Guerra is a world living on the edge. Only a tiny fraction of its landmass is comfortably habitable – a series of narrow strips of land by the side of the long ‘seas’ that fill the planet’s trenches. A number of low-lying plateaux that on another planet would have been ocean basins are habitable for short periods of time by well-prepared humans, and are the location of many mining camps, but they are too cold, dry and thin-aired for easy long-term mass-settlement; the ‘continental’ uplands that make up more than half the planet’s surface may as well be in space in terms of their accessibility – mountaineers, miners and geologists may visit, but nobody lives there. So the life of the colony takes place on the hilly shores of the seas – or even on the seas themselves. Often the easiest way between two settlements will be by boat. The two great cities of Atravida (the capital) and Maquinna are both located on the shores of the sinuous Lake Mariner – though the latter is near the equator, and the former is four thousand miles to the south. Three fifths of the planet’s 600m population lives within twenty miles of Lake Mariner, and most of the remainder live in settlements relatively easily accessible from the lake – the cities of Descubierta and Challenger City (the original capital) are two thousand miles west, across a basin plateau, on the shores of Lake Challenger, while other sizeable settlements line Lake Voyager, a further lake on the same margin as Mariner and accessible by easily-navigable mountain passes.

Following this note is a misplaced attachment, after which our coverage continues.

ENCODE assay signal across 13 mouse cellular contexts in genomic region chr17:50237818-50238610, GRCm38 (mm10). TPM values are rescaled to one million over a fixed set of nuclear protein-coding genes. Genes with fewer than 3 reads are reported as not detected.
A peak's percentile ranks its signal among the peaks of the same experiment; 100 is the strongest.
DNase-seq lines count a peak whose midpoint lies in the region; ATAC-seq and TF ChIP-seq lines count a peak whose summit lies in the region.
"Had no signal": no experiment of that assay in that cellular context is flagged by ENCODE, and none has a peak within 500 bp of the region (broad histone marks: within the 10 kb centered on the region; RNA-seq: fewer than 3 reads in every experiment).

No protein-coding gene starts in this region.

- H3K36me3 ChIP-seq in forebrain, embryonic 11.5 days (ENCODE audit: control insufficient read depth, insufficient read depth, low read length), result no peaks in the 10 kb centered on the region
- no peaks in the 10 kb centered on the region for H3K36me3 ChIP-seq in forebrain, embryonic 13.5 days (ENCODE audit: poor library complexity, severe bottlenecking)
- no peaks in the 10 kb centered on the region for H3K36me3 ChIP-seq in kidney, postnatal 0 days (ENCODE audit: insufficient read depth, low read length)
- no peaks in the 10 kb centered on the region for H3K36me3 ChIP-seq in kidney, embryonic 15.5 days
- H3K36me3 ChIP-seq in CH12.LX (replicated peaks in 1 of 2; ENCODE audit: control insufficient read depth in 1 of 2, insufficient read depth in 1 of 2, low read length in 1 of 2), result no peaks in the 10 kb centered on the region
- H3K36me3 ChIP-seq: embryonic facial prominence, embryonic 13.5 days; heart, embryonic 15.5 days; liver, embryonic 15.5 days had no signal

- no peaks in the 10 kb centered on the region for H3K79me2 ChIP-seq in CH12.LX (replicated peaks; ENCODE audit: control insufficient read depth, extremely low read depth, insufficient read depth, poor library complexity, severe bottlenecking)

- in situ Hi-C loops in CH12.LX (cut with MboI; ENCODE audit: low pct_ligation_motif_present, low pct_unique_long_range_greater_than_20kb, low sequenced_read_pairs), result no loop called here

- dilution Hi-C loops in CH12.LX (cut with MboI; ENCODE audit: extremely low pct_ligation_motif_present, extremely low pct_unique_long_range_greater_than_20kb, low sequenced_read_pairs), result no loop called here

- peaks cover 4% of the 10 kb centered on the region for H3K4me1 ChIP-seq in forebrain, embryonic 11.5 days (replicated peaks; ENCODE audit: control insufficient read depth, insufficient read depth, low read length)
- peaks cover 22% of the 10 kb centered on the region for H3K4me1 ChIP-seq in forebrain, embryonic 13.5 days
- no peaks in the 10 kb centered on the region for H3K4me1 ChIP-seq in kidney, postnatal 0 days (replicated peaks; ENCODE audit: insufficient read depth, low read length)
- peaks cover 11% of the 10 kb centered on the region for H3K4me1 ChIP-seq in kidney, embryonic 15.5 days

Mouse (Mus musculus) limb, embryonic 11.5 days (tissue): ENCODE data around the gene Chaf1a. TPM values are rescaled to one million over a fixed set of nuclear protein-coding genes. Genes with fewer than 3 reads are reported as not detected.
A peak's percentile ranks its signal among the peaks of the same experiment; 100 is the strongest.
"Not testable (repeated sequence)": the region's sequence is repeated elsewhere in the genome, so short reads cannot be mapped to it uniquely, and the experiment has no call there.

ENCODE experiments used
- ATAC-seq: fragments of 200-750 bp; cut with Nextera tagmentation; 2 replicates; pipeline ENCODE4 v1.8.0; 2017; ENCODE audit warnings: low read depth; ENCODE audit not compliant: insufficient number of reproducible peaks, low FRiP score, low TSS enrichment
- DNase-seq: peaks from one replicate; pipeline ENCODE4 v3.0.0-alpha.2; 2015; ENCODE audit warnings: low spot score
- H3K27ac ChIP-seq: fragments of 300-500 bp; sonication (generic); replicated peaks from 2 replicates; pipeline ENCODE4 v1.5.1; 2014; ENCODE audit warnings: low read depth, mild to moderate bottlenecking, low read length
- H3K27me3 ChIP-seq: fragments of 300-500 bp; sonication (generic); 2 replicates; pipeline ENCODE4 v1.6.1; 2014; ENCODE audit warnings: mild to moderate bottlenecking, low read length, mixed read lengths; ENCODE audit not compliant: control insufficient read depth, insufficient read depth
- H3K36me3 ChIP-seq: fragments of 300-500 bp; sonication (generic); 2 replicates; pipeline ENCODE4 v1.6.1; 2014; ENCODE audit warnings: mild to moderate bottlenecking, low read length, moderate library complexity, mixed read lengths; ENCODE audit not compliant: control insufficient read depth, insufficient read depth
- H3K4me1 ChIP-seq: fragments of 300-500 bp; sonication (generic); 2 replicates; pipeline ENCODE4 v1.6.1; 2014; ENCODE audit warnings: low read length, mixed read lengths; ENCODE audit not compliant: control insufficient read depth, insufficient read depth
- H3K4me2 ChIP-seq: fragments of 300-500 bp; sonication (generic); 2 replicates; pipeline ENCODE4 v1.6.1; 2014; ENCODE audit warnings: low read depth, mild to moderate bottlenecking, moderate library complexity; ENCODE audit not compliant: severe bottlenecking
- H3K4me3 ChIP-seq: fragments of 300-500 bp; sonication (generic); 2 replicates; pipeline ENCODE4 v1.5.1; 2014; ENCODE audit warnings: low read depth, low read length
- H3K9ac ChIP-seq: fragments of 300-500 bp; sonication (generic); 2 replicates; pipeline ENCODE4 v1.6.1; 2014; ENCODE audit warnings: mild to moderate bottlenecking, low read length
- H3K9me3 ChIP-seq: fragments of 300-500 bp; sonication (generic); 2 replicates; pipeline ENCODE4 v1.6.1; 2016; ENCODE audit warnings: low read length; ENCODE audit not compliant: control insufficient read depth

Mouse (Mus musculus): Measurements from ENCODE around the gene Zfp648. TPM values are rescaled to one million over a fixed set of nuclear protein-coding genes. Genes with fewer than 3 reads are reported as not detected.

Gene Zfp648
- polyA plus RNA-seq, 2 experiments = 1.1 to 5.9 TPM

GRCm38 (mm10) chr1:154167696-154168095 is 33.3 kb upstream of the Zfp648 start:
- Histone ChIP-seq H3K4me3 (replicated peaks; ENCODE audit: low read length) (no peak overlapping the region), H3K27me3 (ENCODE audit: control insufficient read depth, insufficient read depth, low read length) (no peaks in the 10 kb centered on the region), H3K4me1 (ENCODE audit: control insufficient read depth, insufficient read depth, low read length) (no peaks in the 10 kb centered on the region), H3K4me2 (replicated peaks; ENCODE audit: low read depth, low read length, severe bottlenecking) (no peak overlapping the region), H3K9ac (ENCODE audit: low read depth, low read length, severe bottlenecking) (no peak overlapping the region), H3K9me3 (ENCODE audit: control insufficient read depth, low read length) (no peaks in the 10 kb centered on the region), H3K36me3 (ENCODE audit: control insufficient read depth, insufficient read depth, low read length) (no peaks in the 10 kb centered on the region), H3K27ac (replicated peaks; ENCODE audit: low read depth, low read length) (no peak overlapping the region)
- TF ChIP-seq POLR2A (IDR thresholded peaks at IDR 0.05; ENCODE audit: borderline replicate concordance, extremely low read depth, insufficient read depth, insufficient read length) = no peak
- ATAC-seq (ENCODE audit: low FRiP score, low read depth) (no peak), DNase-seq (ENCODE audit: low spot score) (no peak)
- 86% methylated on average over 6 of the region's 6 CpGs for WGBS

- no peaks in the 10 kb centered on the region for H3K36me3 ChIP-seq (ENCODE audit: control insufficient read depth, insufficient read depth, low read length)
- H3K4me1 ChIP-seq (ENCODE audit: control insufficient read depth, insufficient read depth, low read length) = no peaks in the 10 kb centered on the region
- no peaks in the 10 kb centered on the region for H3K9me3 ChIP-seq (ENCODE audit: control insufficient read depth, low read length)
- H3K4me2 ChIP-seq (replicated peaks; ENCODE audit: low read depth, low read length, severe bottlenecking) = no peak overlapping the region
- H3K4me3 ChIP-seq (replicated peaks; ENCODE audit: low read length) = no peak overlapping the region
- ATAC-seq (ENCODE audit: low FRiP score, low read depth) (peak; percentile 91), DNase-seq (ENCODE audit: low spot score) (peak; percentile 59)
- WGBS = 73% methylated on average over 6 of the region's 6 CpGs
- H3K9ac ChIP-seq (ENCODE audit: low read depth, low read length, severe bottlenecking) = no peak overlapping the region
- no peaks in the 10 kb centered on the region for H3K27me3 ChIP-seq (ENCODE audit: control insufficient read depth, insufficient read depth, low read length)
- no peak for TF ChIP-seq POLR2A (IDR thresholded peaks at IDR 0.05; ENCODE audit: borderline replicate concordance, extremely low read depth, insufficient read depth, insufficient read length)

The sea is of great significance to Guerrans – it is the source of all life, and it is a hub for trade. In the early years of the colony, there were few aeroplanes and fewer railways; even powered boats were a luxury in a time of energy scarcity, and so almost all non-essential travel and trade was conducted by sailing ship where possible. The necessity for this may have passed, but the tradition continues – the ships may carry motors on board in case of ill weather or emergency, but most goods, and most idle travel, go by sail. After all, most goods do not need to be delivered instantly. Some things need to go faster, by a powered ship or by air or by rail… but a trader who sought to replace sail for low-urgency items would be seen as putting profit before tradition, and few would buy from him.

Young Whitelock and his family are not directly involved in the sea trade, but their hometown, Rataq in the region of Aktoon (on the far side of the lake from Maquinna) has a proud sailing tradition and an annual regatta. It has also created artificial reefs in the mouth of the Rataq River to provide entertainment for divers.